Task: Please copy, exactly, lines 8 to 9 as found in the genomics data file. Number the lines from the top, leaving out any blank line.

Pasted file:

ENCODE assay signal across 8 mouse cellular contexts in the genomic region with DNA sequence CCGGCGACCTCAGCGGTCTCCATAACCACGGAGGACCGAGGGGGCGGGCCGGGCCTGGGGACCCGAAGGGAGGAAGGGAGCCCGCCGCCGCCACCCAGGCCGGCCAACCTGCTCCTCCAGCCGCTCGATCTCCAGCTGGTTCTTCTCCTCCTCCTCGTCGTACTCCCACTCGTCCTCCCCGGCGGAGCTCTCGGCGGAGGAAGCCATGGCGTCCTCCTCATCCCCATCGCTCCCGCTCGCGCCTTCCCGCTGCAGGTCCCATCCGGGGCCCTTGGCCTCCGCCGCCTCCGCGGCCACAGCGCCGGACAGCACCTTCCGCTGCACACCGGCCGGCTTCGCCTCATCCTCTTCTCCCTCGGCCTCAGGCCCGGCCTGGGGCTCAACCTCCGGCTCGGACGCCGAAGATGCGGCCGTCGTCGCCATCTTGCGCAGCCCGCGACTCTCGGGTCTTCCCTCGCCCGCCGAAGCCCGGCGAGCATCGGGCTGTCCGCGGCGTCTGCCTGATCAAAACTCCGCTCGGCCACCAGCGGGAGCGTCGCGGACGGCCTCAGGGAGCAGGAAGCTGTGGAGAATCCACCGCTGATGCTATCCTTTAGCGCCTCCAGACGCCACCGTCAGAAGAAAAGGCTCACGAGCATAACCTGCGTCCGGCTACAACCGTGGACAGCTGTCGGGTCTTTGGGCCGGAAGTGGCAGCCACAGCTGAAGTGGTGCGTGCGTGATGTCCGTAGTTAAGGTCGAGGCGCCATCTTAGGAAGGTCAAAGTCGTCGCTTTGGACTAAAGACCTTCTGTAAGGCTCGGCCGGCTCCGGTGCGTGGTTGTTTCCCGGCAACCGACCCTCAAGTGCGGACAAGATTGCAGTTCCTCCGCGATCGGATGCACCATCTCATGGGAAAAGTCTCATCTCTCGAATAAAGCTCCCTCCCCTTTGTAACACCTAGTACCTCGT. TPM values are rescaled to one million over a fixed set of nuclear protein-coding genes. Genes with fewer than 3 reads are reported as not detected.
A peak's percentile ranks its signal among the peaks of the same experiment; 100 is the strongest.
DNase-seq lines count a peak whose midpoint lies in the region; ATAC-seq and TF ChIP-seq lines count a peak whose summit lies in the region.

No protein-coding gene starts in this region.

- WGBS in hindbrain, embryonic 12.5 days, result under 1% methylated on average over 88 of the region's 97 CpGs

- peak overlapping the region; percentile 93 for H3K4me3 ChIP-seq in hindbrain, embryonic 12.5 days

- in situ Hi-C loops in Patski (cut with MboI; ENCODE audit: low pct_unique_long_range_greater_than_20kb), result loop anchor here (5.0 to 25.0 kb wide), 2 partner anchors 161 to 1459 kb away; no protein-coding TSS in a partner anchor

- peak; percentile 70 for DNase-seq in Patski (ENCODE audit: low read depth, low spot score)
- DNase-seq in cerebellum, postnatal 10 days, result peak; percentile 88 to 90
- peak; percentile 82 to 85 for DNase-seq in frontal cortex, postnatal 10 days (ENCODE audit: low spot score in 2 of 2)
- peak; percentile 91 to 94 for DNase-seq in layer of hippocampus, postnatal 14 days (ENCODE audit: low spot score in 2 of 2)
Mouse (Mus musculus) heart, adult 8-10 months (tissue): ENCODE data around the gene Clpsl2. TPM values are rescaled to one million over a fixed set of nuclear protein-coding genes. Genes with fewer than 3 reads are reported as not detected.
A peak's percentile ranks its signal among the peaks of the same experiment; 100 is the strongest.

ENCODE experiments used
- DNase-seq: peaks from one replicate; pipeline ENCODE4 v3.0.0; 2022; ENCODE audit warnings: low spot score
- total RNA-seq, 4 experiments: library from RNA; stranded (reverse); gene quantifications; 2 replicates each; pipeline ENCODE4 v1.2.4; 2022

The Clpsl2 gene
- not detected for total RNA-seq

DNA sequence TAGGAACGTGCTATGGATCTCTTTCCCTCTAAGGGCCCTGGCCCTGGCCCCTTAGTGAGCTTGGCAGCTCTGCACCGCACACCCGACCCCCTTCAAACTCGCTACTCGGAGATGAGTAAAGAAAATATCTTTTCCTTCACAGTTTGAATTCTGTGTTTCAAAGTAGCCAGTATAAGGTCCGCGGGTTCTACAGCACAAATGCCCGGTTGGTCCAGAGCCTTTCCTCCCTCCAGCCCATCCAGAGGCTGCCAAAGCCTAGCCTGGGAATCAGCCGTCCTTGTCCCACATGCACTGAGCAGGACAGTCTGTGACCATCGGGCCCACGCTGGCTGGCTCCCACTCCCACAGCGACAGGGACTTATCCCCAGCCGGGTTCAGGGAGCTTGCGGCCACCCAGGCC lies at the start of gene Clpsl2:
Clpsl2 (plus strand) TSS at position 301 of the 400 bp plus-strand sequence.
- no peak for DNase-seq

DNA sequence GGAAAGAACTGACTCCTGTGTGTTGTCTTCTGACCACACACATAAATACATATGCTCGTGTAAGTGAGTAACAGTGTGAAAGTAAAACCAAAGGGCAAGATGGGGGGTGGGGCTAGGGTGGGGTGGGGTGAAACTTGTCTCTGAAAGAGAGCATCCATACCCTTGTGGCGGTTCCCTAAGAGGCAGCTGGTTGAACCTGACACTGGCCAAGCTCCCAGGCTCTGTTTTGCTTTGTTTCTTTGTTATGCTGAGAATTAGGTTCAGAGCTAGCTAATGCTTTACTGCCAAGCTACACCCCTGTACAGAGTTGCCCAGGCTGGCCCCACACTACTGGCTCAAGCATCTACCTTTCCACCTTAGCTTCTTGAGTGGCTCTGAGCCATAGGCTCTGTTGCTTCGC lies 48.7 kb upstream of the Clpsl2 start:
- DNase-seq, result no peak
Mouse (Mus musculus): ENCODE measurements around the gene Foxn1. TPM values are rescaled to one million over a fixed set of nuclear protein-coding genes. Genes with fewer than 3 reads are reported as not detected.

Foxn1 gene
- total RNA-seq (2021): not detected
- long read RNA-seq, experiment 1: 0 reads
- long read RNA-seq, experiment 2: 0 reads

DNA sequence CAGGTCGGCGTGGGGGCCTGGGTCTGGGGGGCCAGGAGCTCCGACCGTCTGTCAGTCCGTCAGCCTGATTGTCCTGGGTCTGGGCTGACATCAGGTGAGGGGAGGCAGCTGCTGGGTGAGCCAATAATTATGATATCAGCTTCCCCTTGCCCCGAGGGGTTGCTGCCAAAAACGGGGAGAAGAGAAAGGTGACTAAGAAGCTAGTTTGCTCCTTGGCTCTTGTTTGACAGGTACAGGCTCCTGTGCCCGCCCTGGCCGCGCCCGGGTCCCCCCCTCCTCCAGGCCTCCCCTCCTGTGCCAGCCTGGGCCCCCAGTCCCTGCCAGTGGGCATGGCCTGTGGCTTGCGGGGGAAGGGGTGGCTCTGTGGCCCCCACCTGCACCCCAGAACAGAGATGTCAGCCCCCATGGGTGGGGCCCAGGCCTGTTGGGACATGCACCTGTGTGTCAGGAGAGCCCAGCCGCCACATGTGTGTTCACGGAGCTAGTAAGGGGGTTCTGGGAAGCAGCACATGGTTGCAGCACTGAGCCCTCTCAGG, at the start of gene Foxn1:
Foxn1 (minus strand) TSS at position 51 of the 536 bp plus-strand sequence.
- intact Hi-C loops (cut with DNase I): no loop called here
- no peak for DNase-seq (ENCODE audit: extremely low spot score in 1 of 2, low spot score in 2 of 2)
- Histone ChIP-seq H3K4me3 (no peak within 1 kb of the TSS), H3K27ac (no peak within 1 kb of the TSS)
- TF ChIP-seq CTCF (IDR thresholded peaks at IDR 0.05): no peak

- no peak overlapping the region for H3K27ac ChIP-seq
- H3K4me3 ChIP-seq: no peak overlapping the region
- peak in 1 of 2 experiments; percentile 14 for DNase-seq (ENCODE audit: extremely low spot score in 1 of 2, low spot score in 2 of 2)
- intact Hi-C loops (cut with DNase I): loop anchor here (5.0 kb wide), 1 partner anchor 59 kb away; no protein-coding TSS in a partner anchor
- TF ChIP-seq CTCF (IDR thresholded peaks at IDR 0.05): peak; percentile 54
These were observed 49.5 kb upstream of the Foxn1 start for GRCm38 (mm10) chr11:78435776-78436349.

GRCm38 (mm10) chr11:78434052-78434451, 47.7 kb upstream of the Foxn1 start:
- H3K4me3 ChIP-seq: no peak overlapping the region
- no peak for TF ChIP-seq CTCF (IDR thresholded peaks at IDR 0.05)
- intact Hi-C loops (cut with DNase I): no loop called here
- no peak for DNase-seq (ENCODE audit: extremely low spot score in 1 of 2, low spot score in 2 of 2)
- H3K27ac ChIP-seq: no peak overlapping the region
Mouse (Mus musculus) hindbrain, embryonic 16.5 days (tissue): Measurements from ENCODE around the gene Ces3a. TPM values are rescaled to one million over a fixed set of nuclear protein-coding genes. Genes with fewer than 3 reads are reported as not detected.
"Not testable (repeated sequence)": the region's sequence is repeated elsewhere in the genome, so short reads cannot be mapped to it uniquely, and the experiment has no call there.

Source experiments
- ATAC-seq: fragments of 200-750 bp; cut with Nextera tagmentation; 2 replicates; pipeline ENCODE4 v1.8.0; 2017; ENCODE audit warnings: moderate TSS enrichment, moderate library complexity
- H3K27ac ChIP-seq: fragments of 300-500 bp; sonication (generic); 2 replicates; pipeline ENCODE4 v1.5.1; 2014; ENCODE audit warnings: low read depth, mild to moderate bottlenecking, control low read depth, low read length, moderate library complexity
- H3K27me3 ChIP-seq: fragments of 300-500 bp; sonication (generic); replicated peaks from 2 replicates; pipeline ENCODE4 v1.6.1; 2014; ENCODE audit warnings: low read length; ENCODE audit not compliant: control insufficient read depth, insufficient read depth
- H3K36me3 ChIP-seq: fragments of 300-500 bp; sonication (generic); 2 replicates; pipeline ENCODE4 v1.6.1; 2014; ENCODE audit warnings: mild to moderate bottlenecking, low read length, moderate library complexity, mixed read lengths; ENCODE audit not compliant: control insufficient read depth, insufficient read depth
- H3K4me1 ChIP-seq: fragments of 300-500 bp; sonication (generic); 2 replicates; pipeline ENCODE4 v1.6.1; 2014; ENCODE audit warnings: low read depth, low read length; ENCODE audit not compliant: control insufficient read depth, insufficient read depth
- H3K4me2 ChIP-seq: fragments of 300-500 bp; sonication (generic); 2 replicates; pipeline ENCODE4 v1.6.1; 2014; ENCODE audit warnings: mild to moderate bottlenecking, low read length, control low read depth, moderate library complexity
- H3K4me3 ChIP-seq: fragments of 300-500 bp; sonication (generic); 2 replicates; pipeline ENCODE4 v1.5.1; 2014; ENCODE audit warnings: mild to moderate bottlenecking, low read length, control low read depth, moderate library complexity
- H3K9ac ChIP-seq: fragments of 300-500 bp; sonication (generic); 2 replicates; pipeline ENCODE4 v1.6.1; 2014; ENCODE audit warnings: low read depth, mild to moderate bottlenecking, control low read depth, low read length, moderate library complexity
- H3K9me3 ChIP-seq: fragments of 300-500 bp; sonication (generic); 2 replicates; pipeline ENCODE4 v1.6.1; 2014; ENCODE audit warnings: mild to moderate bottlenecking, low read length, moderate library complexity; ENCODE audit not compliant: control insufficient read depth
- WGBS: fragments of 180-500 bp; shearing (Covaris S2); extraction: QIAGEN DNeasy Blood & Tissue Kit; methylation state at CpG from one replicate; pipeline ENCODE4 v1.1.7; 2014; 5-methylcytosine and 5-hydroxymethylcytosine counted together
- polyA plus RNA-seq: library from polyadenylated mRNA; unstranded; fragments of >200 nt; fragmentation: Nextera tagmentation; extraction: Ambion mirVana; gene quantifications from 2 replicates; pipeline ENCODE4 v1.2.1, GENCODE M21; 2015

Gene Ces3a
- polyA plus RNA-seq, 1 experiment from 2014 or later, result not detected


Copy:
- peak; percentile 70 for DNase-seq in Patski (ENCODE audit: low read depth, low spot score)
- DNase-seq in cerebellum, postnatal 10 days, result peak; percentile 88 to 90